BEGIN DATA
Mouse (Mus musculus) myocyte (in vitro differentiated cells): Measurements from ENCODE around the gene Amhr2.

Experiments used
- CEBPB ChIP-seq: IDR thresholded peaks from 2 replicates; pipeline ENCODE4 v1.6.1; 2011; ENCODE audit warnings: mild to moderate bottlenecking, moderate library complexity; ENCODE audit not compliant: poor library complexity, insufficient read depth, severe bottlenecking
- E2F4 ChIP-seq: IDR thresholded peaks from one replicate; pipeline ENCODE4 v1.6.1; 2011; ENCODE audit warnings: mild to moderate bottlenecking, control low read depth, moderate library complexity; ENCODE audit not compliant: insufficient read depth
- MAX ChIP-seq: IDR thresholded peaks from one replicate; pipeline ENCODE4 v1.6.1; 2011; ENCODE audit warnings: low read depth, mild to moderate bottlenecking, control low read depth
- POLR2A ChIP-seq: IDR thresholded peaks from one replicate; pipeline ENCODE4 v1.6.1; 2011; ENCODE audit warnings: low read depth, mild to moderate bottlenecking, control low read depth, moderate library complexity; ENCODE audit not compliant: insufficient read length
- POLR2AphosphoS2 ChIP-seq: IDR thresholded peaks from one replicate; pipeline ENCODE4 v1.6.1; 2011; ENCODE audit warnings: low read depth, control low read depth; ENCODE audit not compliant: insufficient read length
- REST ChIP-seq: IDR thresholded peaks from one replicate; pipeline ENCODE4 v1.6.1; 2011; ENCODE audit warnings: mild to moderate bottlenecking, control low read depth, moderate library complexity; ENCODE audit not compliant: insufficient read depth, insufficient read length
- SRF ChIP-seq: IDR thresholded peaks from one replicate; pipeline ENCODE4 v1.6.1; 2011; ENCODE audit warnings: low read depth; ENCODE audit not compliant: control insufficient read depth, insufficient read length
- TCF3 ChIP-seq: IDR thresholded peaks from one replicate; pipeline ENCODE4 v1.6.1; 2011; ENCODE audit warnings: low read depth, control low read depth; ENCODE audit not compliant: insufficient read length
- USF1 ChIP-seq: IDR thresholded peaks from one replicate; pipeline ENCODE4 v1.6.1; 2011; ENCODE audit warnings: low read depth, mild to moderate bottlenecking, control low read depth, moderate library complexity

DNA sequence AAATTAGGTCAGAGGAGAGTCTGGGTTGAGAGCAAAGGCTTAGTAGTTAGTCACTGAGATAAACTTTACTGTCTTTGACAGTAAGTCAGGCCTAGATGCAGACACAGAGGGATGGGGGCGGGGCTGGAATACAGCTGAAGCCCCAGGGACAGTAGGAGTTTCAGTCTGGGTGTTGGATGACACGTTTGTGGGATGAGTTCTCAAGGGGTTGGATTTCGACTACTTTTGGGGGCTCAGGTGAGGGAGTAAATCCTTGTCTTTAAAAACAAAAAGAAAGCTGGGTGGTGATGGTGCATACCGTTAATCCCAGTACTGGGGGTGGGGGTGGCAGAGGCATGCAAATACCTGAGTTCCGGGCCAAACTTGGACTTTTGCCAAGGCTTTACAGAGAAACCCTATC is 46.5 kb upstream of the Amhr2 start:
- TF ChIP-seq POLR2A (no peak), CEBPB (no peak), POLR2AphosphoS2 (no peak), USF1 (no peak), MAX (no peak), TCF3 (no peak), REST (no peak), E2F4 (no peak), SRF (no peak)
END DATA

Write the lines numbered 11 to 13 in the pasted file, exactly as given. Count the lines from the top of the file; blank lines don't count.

- USF1 ChIP-seq: IDR thresholded peaks from one replicate; pipeline ENCODE4 v1.6.1; 2011; ENCODE audit warnings: low read depth, mild to moderate bottlenecking, control low read depth, moderate library complexity

DNA sequence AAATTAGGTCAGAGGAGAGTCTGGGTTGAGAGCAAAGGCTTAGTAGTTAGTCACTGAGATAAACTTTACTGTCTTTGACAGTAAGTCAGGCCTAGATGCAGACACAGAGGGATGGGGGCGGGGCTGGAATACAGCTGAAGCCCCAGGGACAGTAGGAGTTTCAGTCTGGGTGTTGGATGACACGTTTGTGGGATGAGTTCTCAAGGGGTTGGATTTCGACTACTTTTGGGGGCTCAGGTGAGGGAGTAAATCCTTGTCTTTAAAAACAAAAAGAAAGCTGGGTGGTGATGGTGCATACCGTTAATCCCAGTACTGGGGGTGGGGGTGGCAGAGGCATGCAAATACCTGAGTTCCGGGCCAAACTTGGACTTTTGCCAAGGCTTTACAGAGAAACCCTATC is 46.5 kb upstream of the Amhr2 start:
- TF ChIP-seq POLR2A (no peak), CEBPB (no peak), POLR2AphosphoS2 (no peak), USF1 (no peak), MAX (no peak), TCF3 (no peak), REST (no peak), E2F4 (no peak), SRF (no peak)